from adopting this AD. The most helpful comments reference a specific
portion of the AD, explain the reason for any recommended change, and
include supporting data. To ensure the docket does not contain
duplicate comments, commenters should send only one copy of written
comments, or if comments are filed electronically, commenters should
submit them only one time. We will file in the docket all comments that
we receive, as well as a report summarizing each substantive public
contact with FAA personnel concerning this rulemaking during the
comment period. We will consider all the comments we receive and may
conduct additional rulemaking based on those comments.
The European Aviation Safety Agency (EASA), which is the Technical
Agent for the Member States of the European Union, has issued EASA AD
No. 2017-0146, dated August 10, 2017, to correct an unsafe condition
for Airbus Helicopters Model MBB-BK 117 D-2 helicopters. EASA advises
that two incidents of uncommanded helicopter climbs and descents have
been reported following activation of the autopilot cruise height
(CRHT) mode concurrently with the ground trajectory command in hover
mode (GTCH). EASA advises this condition, if not detected and
corrected, could lead to temporary loss of control of the helicopter or
injury to the helicopter's occupants. To address this unsafe condition,
EASA requires a minimum airspeed limitation of 40 knots for the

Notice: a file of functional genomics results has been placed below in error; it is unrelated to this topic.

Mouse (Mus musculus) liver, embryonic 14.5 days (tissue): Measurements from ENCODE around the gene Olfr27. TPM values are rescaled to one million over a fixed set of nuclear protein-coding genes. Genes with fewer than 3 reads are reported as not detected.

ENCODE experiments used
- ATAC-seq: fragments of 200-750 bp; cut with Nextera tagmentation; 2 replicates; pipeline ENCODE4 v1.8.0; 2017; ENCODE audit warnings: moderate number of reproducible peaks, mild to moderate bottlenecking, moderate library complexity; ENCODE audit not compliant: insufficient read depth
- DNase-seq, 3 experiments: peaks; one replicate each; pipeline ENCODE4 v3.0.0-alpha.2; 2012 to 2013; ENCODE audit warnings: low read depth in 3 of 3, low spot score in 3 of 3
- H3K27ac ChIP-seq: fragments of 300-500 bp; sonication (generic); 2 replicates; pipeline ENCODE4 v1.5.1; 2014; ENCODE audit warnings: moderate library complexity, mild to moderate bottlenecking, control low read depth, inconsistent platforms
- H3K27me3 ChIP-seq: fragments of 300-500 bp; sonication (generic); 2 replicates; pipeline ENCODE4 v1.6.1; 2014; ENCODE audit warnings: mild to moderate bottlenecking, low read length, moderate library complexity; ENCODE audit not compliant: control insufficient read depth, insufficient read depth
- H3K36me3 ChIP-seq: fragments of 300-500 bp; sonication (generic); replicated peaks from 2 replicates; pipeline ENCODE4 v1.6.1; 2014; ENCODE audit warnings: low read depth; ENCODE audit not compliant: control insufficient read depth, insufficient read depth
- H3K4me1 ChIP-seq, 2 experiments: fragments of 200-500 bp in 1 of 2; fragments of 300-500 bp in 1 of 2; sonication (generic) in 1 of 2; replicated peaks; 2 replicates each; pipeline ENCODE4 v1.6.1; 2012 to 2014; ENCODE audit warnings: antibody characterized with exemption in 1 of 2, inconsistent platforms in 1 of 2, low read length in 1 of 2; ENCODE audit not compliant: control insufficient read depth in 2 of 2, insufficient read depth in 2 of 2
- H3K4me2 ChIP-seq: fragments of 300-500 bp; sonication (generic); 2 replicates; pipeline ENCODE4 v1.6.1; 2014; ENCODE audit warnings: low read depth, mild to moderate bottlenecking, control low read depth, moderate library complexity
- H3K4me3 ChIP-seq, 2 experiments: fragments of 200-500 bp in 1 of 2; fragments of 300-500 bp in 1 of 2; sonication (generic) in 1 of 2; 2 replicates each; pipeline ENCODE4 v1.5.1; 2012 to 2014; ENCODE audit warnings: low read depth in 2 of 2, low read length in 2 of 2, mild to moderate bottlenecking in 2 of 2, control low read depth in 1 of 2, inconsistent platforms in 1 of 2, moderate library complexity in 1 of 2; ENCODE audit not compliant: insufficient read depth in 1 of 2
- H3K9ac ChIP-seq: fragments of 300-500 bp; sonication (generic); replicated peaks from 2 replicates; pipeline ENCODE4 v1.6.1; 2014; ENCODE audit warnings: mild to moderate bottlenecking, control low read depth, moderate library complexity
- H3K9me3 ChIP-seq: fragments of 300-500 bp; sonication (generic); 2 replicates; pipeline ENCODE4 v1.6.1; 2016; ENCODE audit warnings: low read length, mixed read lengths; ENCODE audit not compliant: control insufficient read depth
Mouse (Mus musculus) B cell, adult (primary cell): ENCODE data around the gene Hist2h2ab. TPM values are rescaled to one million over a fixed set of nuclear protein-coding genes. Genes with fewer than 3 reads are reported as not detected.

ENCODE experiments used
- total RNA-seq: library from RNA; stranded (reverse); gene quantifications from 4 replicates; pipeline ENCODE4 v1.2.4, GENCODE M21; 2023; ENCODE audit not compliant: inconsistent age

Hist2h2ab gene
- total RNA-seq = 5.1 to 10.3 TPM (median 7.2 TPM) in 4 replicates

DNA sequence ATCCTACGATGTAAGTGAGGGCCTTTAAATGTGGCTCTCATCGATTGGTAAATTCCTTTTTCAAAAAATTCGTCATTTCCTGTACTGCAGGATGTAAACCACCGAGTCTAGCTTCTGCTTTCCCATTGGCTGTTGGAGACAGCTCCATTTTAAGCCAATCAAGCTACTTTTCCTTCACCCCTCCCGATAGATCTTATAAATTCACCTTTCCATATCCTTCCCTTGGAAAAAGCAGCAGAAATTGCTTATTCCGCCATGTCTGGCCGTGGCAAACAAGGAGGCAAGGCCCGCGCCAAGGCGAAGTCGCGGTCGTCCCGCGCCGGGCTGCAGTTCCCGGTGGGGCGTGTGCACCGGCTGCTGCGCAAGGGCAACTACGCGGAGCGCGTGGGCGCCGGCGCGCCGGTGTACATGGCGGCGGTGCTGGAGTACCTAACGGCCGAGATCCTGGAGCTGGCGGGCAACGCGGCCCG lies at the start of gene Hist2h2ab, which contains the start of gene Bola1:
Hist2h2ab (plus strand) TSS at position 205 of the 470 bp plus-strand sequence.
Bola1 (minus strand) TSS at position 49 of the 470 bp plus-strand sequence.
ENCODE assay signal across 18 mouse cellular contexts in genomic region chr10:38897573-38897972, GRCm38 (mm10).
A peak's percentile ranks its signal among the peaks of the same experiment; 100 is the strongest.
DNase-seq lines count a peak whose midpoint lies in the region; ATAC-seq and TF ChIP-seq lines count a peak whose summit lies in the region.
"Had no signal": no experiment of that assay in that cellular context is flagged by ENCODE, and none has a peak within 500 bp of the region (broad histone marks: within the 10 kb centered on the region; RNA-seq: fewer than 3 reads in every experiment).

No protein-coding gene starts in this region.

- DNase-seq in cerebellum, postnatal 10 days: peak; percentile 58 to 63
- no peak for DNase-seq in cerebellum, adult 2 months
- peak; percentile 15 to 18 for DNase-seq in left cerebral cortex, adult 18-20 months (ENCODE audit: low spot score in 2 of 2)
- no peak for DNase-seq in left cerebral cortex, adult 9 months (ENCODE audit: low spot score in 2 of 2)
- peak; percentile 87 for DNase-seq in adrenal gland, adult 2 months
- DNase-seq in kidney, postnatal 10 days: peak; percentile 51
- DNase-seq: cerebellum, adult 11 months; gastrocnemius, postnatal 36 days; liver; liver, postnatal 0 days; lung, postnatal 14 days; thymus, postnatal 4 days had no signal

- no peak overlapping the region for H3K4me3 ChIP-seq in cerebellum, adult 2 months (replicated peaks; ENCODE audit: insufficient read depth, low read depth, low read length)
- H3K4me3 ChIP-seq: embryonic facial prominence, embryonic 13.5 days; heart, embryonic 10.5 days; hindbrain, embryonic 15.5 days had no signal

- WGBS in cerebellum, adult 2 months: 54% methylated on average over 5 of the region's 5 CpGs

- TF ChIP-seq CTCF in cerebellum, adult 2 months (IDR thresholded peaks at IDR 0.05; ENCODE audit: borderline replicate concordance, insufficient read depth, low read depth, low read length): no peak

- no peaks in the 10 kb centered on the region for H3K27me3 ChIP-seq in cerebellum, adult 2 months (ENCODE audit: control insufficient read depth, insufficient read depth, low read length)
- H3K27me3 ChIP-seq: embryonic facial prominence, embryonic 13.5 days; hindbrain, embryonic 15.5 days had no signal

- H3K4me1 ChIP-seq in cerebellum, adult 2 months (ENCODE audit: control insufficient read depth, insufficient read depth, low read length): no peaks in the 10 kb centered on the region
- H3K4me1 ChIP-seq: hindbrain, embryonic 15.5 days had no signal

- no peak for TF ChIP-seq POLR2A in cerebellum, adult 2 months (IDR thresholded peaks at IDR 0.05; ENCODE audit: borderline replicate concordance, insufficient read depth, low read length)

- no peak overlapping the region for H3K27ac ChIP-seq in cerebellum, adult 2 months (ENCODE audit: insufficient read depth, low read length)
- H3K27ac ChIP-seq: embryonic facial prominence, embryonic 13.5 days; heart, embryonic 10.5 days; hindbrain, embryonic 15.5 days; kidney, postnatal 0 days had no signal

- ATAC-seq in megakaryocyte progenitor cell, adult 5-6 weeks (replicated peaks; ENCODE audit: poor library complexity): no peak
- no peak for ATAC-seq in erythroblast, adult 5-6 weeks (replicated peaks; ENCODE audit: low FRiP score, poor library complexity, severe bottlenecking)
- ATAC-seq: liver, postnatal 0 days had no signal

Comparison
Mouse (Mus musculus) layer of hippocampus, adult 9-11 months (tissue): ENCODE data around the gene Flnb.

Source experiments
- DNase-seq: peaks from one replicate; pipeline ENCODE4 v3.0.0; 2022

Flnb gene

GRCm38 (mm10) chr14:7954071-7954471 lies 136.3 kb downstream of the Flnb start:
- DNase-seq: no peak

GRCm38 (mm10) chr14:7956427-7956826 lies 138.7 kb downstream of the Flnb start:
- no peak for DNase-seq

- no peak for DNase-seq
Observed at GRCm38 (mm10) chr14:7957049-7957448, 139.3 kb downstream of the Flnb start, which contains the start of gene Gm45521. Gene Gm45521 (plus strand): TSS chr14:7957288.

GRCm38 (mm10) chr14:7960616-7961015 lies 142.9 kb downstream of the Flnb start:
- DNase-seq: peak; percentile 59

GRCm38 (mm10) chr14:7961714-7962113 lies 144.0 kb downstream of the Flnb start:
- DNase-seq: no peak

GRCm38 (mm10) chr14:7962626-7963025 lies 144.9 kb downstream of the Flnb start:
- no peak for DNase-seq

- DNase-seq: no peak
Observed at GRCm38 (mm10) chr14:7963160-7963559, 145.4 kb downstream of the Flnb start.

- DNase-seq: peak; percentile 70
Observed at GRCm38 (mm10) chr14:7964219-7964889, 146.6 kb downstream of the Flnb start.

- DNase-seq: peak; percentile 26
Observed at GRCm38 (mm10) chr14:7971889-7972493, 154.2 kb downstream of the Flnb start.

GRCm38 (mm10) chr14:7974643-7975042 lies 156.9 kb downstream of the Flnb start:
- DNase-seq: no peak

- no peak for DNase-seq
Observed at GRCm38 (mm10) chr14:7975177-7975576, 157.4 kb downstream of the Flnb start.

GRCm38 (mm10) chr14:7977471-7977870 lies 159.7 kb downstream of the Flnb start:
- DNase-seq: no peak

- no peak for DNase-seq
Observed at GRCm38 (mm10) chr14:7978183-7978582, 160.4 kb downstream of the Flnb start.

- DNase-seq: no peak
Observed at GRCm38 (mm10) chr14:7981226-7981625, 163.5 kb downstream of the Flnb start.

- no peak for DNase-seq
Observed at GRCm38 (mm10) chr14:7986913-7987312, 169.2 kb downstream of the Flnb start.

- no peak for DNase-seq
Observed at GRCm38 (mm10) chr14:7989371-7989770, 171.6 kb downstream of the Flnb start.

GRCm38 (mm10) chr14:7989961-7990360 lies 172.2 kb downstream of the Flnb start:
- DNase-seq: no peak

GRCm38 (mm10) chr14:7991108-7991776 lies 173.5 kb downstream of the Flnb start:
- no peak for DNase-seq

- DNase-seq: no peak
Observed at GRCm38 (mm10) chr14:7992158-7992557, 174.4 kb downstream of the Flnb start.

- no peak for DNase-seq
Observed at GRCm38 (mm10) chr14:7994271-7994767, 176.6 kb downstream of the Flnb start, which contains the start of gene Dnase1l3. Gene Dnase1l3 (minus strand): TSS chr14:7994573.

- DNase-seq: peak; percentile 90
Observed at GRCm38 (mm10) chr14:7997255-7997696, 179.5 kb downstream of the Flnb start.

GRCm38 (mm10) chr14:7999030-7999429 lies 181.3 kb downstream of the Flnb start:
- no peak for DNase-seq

autopilot CRHT mode. Since the rotorcraft cannot enter GTCH mode at
speeds above 40 knots, under this limitation, CRHT mode will not be
engaged concurrently with GTCH mode. EASA considers its AD interim
action, pending an autopilot software upgrade to prevent further
These helicopters have been approved by the aviation authority of
Germany and are approved for operation in the United States. Pursuant
to our bilateral agreement with Germany, EASA, its technical
representative, has notified us of the unsafe condition described in
the EASA AD. We are issuing this AD because we evaluated all
information provided by EASA and determined the unsafe condition exists
and is likely to exist or develop on other helicopters of these same
Related Service Information Under 1 CFR Part 51
We reviewed Airbus Helicopters BK117 D-2 Flight Manual Temporary
Revision No. 1, dated March 28, 2017, for Model BK117 D-2 helicopters,
and Airbus Helicopters BK117 D-2 (Helionix Step 2) Flight Manual
Temporary Revision No. 1, dated March 28, 2017, for Model BK117 D-2
helicopters with Helionix Step 2. These temporary revisions establish
minimum airspeed limitation of 40 knots for the autopilot CRHT mode.
This service information is reasonably available because the
interested parties have access to it through their normal course of
business or by the means identified in the ADDRESSES section.
This AD requires, within 10 hours time-in-service, revising the
Operating Limitations section of the rotorcraft flight manual by adding
a minimum airspeed limitation for the autopilot of 40 knots when CRHT
mode is engaged.
We consider this AD to be an interim action. The design approval
holder is currently developing a modification that will address the
unsafe condition identified in this AD. Once this modification is
developed, approved, and available, we might consider additional
Costs of Compliance